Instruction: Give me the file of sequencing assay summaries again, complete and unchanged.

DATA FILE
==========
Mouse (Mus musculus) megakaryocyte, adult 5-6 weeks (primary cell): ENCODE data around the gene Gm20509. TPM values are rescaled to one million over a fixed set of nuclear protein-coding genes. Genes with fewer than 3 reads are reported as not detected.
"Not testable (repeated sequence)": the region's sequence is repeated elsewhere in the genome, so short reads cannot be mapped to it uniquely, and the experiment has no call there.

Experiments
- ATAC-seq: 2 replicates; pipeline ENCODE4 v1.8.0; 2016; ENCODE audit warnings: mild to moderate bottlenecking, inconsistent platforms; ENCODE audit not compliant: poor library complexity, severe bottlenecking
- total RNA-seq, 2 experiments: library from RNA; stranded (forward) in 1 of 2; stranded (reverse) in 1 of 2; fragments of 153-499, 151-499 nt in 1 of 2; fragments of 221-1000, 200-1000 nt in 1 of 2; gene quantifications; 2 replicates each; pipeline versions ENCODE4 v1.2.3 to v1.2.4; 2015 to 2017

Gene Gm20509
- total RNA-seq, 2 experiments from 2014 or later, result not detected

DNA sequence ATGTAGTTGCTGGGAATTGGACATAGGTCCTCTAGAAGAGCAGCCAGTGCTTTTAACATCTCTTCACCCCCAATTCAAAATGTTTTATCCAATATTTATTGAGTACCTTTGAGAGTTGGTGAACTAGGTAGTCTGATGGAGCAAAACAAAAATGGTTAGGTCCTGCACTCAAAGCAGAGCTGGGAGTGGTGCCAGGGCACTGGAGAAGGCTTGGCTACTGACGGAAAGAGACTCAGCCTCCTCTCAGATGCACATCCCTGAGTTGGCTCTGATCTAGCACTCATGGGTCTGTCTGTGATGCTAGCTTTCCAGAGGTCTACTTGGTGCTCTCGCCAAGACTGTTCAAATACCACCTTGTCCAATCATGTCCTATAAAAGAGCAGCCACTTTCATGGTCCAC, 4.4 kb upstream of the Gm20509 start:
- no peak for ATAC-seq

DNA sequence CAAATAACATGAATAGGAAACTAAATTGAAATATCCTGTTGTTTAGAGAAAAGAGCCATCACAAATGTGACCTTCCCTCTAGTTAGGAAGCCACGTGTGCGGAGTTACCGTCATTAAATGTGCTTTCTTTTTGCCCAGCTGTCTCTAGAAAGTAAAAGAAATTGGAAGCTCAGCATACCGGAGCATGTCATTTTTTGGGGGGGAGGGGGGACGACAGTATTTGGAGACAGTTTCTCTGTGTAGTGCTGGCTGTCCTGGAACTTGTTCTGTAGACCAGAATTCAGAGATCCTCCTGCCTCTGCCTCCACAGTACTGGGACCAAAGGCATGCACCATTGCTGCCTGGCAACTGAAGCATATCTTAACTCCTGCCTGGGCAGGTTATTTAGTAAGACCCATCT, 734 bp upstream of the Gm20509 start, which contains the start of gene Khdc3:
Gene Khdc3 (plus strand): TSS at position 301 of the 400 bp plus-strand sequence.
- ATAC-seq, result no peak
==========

Mouse (Mus musculus) megakaryocyte, adult 5-6 weeks (primary cell): ENCODE data around the gene Gm20509. TPM values are rescaled to one million over a fixed set of nuclear protein-coding genes. Genes with fewer than 3 reads are reported as not detected.
"Not testable (repeated sequence)": the region's sequence is repeated elsewhere in the genome, so short reads cannot be mapped to it uniquely, and the experiment has no call there.

Experiments
- ATAC-seq: 2 replicates; pipeline ENCODE4 v1.8.0; 2016; ENCODE audit warnings: mild to moderate bottlenecking, inconsistent platforms; ENCODE audit not compliant: poor library complexity, severe bottlenecking
- total RNA-seq, 2 experiments: library from RNA; stranded (forward) in 1 of 2; stranded (reverse) in 1 of 2; fragments of 153-499, 151-499 nt in 1 of 2; fragments of 221-1000, 200-1000 nt in 1 of 2; gene quantifications; 2 replicates each; pipeline versions ENCODE4 v1.2.3 to v1.2.4; 2015 to 2017

Gene Gm20509
- total RNA-seq, 2 experiments from 2014 or later, result not detected

DNA sequence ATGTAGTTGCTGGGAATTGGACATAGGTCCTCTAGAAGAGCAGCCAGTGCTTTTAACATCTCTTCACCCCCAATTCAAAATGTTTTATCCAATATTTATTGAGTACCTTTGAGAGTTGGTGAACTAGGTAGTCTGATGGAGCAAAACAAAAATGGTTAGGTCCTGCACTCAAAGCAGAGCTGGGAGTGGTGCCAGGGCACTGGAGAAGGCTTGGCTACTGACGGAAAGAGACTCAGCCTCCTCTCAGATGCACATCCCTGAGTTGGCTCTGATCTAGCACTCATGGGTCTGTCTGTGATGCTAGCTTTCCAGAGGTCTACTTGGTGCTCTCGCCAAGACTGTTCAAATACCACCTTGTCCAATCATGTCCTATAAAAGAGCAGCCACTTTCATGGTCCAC, 4.4 kb upstream of the Gm20509 start:
- no peak for ATAC-seq

DNA sequence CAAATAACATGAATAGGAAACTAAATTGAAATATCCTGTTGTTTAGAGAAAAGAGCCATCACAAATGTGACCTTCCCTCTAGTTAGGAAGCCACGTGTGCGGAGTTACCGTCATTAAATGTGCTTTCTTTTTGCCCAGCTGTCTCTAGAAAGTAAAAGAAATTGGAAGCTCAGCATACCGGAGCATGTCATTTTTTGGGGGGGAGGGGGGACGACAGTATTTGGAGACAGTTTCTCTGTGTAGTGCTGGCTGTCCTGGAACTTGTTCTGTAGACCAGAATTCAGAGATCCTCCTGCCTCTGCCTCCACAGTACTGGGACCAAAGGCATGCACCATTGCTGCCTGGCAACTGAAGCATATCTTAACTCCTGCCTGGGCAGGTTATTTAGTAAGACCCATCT, 734 bp upstream of the Gm20509 start, which contains the start of gene Khdc3:
Gene Khdc3 (plus strand): TSS at position 301 of the 400 bp plus-strand sequence.
- ATAC-seq, result no peak